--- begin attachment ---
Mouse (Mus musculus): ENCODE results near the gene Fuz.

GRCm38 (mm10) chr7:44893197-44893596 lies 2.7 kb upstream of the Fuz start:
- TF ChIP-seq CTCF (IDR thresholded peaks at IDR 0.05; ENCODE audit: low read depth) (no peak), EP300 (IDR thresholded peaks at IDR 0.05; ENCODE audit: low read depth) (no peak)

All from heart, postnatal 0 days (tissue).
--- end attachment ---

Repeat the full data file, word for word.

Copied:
Mouse (Mus musculus): ENCODE results near the gene Fuz.

GRCm38 (mm10) chr7:44893197-44893596 lies 2.7 kb upstream of the Fuz start:
- TF ChIP-seq CTCF (IDR thresholded peaks at IDR 0.05; ENCODE audit: low read depth) (no peak), EP300 (IDR thresholded peaks at IDR 0.05; ENCODE audit: low read depth) (no peak)

All from heart, postnatal 0 days (tissue).